Why Do We Dream? To Ease Painful Memories, Study Hints

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A military guard sleeping in the Parthian ruins of Hatra. 

Dreaming may act like a type of overnight therapy, taking the edge off painful memories, a new study says.

In a recent experiment, brain scans of people who viewed emotionally provocative pictures and then went to sleep showed that the part of the brain that handles emotions powered down during rapid eye movement, or REM, sleep—the stage in which dreams occur.

What's more, the subjects reported that the images had less of an emotional charge the morning after. This suggests that REM sleep may help us work through difficult events in our lives, the researchers say.
Why we sleep is still unknown, and even more elusive is the relationship between sleep and our emotional well-being, said study leader Matthew Walker, a neuroscientist at the University of California, Berkeley.
(Read about the mysteries of why we sleep in National Geographic magazine.)

There's already anecdotal evidence for sleep's therapeutic benefits—such as the oft-repeated adage that a person will go to bed and feel better in the morning, Walker said.
And clinical data show that psychiatric mood disorders, from anxiety to post-traumatic stress disorder, can lead to sleep abnormalities.

"Despite that suggested interplay, we've understood remarkably little about the basic brain science that may underlie a relationship between our emotional lives and our sleeping lives," he said.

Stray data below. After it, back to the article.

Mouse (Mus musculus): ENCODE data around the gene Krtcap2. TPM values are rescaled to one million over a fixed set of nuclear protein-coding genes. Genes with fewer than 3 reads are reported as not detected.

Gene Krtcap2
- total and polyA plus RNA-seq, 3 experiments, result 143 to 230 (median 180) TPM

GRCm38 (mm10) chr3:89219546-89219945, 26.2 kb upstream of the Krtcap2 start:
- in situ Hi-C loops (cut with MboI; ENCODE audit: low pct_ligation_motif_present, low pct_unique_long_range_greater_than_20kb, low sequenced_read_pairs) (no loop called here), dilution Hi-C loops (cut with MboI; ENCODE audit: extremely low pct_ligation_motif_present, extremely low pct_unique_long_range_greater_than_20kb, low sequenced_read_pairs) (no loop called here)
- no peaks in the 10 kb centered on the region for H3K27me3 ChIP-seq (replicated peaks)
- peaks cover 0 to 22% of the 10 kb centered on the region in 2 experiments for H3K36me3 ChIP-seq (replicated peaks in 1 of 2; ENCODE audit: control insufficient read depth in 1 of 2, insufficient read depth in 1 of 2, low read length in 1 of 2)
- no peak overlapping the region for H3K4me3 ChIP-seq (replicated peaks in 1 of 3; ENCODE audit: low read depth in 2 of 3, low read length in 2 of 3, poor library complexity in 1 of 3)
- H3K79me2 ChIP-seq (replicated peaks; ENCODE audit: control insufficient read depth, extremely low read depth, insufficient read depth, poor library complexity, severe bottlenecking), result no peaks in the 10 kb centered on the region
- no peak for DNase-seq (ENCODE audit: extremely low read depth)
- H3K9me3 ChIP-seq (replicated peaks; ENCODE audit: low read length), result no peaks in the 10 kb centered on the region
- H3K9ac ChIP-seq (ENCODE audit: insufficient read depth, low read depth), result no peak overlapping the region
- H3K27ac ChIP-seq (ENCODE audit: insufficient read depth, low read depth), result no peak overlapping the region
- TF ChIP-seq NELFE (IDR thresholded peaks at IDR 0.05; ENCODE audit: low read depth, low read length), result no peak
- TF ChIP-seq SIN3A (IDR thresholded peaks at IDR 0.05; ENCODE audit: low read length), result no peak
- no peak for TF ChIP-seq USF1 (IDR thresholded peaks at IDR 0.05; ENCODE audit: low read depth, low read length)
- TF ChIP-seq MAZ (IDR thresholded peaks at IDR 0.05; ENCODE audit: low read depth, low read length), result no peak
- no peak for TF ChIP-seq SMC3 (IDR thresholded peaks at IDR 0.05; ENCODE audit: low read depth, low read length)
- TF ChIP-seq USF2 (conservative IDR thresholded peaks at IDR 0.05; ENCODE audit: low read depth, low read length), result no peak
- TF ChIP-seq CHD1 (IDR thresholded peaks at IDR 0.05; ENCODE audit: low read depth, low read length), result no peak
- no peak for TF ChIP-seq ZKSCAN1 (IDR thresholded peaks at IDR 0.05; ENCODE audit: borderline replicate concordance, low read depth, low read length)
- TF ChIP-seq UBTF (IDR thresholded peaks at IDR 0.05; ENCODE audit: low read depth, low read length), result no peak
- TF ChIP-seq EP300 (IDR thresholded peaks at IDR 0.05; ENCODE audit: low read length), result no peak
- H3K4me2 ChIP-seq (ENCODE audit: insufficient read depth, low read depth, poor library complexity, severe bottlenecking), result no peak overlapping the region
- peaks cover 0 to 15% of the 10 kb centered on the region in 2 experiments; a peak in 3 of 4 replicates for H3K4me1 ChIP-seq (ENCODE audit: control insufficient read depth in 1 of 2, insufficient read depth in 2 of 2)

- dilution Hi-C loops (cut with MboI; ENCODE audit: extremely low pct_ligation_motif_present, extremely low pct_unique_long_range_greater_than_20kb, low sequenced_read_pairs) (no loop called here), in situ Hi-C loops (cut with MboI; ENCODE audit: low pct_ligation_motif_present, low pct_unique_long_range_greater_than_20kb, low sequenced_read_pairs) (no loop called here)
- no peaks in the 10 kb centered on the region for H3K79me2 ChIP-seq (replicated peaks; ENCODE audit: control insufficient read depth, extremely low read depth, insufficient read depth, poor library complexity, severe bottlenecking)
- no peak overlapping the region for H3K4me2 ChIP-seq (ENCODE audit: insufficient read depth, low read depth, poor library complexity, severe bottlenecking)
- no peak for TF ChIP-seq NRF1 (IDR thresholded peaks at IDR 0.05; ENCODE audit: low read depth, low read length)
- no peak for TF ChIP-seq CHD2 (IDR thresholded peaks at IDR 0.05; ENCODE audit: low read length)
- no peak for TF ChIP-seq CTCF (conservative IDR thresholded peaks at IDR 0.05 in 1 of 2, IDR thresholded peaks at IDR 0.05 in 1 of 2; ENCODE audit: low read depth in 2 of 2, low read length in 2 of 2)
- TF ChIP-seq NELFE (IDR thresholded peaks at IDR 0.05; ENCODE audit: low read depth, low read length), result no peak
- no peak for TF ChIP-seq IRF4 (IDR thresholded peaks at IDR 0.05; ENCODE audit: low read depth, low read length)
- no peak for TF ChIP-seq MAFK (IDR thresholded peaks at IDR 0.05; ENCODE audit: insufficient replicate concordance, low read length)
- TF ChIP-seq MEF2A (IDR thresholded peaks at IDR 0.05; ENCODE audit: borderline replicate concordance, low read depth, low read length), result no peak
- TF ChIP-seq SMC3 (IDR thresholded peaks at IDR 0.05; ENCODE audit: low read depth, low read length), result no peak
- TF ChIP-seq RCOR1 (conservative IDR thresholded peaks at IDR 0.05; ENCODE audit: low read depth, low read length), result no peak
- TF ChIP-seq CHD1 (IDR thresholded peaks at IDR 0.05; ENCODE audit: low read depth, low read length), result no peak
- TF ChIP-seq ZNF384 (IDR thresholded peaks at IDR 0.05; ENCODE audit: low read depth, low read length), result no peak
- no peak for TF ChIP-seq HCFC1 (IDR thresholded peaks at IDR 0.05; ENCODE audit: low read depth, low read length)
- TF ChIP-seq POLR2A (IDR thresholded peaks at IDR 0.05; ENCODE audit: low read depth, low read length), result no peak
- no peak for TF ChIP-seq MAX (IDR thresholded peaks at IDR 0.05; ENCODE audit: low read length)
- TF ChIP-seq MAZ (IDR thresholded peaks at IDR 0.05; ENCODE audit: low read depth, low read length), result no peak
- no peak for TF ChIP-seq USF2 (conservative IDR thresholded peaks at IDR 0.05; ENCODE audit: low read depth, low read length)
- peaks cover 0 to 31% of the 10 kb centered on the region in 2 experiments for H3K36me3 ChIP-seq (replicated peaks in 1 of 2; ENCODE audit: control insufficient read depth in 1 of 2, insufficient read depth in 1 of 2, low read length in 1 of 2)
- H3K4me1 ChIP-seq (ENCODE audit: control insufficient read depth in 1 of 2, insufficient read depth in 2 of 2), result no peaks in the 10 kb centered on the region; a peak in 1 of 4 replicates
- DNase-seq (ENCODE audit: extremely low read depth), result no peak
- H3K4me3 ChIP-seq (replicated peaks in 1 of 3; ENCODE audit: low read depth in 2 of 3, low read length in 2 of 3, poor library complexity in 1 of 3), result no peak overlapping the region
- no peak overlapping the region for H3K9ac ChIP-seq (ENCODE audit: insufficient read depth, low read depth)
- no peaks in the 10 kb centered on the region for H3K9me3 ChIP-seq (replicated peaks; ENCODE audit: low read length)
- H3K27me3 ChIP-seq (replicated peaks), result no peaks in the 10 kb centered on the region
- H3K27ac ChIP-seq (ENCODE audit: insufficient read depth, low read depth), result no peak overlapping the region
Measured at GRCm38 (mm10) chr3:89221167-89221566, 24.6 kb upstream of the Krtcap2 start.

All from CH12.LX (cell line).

As his new research now suggests, "it's not time that heals all wounds—it's REM sleep."
Sleeping on It Helps
For the experiment, Walker and colleagues divided 34 healthy young volunteers into two groups. People in each group viewed and rated their reactions to 150 images shown at 12-hour intervals while an MRI scanner measured brain activity.

The pictures, which have been used in hundreds of studies, ranged from bland objects—i.e., a kettle on a counter top—to gory pictures of people maimed in accidents, Walker said.
One group viewed the pictures in the morning and again in the evening without sleeping in between. The other group saw the same images before a full night of sleep and again the next morning.
The volunteers who slept between viewings reported a much milder emotional reaction to the images after the second viewing.

(See "Dreams Make You Smarter, More Creative, Studies Suggest.")
MRI scans performed during REM sleep revealed that brain activity fell in the amygdala—the emotion-processing part of the brain—possibly allowing the more rational prefrontal cortex to soften the images' impact. (See an interactive brain map.)

In addition, recordings of the subjects' electrical brain activity during sleep made with electroencephalograms showed a decrease in the levels of brain chemicals linked to stress.
When people experience an emotional event, stress chemicals are released to flag and prioritize that event, essentially reminding the brain to work through it during sleep, according to Walker, whose study appeared November 23 in the journal Current Biology.

"Somewhere between the initial event and the later point of recollecting, the brain has performed an elegant trick of divorcing emotions from memory, so it's no longer itself emotional," Walker said.
"That's what we mean by overnight therapy."

(Take National Geographic magazine's sleep quiz.)



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